So you want to have a go at making your own website (And you've read part one, and are still with me?)
What do you need to make a site that doesn't suck?
Whether you are making a site for a blog, an online business or for online presence for a bricks and motar business, here are some of the basics.
- a Platform
This is what you actually build your website on - e.g. WordPress. Developers (people who know coding languages) can basically write a website into a text document and all that code converts to what you see on the site.
A website building platform lets you create the site without knowing how to do anything of that - by using themes and and a system that is already done for you. You just have to input your content.
- HOSTING & A DOMAIN NAME
Hosting is where your website is stored. The files that make it up are literally on a computer somewhere. And the domain name is the address that points to those 'files' and allows people to look at your website.
Some platforms will come as a package - you pay a monthly or yearly fee and that's all take care of. You just have to set up your website. And may came with an included domain name, or as an add-on. There are pros and cons to this which I'll mention later.
If you go with something like WordPress (the self-hosted version), then you need to purchase hosting through a separate provider. This is normally the most affordable, as WordPress itself is free you are just paying for the hosting which can start at less than $10 a month.
In this case you'll either purchase or receive a domain name included in your hosting, or you can purchase it elsewhere and link it to your hosting.
- A THEME
The template for the appearance of your site. Different platforms have different options for this; some will be free themes with limited customisation, others will be premium (paid) themes with extensive customisation options.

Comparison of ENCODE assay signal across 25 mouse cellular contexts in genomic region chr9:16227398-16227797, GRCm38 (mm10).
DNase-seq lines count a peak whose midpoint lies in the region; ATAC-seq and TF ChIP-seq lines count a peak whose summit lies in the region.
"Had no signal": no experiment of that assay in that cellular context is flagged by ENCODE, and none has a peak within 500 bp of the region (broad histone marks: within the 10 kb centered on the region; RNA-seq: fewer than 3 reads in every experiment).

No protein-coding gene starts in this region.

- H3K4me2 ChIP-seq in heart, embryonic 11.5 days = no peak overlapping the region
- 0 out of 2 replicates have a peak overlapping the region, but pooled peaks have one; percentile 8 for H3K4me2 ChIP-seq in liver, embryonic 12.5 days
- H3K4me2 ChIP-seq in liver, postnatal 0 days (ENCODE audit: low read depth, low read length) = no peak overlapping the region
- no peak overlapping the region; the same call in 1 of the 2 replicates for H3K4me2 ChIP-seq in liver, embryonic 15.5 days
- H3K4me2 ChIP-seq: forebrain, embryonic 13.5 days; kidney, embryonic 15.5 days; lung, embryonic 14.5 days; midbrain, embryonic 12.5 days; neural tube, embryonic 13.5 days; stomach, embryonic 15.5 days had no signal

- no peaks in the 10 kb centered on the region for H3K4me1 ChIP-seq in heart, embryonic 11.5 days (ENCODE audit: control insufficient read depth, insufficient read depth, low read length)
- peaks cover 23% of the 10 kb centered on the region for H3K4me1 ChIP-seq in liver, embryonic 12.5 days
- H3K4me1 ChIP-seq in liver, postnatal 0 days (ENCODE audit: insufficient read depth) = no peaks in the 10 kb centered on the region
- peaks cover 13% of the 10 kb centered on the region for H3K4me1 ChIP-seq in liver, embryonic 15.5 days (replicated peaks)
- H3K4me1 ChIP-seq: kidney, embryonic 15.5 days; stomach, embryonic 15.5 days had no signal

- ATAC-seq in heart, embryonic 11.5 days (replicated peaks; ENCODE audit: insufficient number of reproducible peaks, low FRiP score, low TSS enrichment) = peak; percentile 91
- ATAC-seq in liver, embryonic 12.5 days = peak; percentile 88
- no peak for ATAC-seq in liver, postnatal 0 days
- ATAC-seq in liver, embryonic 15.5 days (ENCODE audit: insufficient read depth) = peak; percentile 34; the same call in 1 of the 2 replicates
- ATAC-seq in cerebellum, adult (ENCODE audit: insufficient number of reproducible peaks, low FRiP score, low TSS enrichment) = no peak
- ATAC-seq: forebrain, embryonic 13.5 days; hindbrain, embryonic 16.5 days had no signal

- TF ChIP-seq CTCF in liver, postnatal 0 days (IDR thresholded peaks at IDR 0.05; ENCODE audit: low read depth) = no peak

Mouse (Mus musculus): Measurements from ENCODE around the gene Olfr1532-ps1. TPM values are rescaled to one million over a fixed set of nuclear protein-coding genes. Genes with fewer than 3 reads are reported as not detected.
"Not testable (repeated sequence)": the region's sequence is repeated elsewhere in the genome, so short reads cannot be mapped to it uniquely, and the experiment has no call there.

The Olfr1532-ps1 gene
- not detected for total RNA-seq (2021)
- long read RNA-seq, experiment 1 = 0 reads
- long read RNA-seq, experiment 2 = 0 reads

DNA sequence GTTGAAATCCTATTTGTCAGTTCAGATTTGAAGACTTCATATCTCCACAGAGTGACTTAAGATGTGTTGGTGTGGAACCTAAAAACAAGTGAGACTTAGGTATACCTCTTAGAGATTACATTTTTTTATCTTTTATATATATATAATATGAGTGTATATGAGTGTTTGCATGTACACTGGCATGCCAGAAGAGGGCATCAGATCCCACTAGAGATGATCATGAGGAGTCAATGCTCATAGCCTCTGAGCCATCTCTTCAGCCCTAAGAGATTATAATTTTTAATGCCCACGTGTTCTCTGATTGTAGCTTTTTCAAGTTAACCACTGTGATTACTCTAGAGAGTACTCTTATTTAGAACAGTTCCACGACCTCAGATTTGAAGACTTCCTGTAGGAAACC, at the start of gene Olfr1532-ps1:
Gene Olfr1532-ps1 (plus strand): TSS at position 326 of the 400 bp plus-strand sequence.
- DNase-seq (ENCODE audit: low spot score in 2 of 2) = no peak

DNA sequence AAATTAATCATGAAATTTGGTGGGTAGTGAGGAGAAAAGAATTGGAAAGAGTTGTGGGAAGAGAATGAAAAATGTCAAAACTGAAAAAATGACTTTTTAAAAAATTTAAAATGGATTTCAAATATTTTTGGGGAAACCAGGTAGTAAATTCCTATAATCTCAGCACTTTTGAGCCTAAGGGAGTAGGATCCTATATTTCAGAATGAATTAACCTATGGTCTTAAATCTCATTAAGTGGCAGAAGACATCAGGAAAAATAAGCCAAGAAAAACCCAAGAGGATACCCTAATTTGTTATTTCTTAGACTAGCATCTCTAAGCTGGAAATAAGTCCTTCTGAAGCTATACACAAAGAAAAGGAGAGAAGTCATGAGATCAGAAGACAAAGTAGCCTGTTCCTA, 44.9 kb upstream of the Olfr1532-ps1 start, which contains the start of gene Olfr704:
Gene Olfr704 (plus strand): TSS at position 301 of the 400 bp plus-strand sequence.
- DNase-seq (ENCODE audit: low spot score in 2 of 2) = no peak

- A MAILING LIST
This is not essential for the actual construction of a website. But it bares mentioning, because how you integrate your mailing list may affect what platform, theme and plugins you want to choose.
And just because a mailing list is important for any business. For any sort of website, you want some way to collect and utilise readers or customers details so you can keep in contact - to build a fanbase or customer base. Social Media also helps with this, but a mailing list is the still the best way to really own that information and use it most effectively.
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This won't be a comprehensive comparison of all the options. One, there are too many. And two, they are already out there and you can search for them. And three, I hands down recommend WordPress anyway.
It's what we use for all our own sites.
I'll explain why I recommend it, and then touch on a few of the most common alternatives.
PROS: free, quality, very well supported, endless options for themes and plugins and integrations - almost every reputable 3rd party site will have easy integration with WordPress, for things like social media & mailing lists, and e-commerce.
Most hosting providers will include very easy installation of WordPress in their packages.
There are a lot of tutorials and instructions available on how to do everything you might need to do. It's easy to find support or get help later on if you do want to expand or grow your website beyond what you can DIY.
This is one of the most important reasons I recommend WordPress over the other options - you are in complete control; it gives you a starting point beginners can learn to use, but is able to be fully customised behind the scenes too, should you want to.
Also, you are always free to change your hosting etc without disrupting anything about your website, since these things are separate. With many of the other platforms where hosting and the website are all in the one package, if you even found yourself limited by their services and wanted to change, you can't migrate your site very easily. You may have to start from scratch.
CONS: The only real con to WordPress as a DIY option is that because of all of it's flexibility, and the options for so much third party integration, it isn't quite as streamlined. Too much choice can get you tied up in knots, can be a steep learning curve if you’re brand new to it. And the biggest complaint from people who have abandoned WordPress is that it’s hard to find a theme that works for them - but this is usually when they're trying to stick to a free theme.
Going premium instead of sticking with the free themes is a solution to that, as the free themes are so limited in customisation options, and very few will be just right for you out of the box.
Overall, I think taking the time to learn to use WordPress is well worth it in the long run. (We are not affiliated - there is no affiliate program, since it's FREE! We just do really recommend it.)
A few of the other options include Squarespace, Weebly or Wix.